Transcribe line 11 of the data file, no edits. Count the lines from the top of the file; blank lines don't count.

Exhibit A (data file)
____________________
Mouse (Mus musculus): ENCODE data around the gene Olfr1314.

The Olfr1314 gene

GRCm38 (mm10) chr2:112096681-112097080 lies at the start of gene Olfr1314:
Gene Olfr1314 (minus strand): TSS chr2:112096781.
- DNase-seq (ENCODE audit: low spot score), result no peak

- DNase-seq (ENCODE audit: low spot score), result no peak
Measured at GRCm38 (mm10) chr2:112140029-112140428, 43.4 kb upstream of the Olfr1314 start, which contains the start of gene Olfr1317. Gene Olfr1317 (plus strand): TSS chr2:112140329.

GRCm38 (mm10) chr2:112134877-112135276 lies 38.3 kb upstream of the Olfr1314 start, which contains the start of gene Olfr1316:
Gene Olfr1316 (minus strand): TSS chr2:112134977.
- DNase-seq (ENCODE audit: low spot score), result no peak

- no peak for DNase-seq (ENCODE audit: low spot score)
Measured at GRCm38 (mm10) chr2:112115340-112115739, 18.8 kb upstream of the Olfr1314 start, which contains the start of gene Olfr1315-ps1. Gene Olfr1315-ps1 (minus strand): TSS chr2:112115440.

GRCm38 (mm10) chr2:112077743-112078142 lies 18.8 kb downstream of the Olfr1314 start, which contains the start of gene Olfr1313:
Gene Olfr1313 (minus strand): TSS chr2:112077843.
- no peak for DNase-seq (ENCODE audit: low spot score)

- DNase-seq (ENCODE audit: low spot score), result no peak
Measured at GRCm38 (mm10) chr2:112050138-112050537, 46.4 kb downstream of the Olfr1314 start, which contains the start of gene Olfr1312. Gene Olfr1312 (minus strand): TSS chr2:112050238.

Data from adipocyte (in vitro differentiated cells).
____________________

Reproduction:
- no peak for DNase-seq (ENCODE audit: low spot score)